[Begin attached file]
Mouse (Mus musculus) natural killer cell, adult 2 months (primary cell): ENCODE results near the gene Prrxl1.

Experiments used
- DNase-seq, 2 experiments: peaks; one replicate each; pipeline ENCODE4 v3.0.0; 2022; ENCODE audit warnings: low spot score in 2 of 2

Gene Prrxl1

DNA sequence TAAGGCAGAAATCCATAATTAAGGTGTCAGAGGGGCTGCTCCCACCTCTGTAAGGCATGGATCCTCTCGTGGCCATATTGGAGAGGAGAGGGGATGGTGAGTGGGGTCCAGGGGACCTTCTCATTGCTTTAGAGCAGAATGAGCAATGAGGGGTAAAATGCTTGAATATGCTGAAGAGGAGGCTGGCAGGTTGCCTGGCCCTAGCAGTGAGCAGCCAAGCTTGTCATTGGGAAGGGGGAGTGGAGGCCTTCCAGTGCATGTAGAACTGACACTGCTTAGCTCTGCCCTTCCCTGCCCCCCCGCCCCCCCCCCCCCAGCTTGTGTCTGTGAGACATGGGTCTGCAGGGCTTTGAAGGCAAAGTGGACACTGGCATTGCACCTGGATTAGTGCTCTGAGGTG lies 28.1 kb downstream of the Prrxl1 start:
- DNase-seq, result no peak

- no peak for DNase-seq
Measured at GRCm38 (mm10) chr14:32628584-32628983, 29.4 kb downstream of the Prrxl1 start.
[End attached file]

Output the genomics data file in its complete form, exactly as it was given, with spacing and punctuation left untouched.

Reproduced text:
Mouse (Mus musculus) natural killer cell, adult 2 months (primary cell): ENCODE results near the gene Prrxl1.

Experiments used
- DNase-seq, 2 experiments: peaks; one replicate each; pipeline ENCODE4 v3.0.0; 2022; ENCODE audit warnings: low spot score in 2 of 2

Gene Prrxl1

DNA sequence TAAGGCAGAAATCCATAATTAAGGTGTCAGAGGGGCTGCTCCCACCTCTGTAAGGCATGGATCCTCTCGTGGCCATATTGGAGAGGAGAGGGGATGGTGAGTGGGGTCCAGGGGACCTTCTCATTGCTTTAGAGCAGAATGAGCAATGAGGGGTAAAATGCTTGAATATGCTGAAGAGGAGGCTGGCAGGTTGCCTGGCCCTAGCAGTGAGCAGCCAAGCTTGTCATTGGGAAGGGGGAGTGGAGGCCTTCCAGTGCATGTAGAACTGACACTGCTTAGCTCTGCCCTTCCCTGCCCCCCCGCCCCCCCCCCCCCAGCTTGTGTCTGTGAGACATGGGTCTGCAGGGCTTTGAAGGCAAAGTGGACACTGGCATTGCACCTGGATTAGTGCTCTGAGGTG lies 28.1 kb downstream of the Prrxl1 start:
- DNase-seq, result no peak

- no peak for DNase-seq
Measured at GRCm38 (mm10) chr14:32628584-32628983, 29.4 kb downstream of the Prrxl1 start.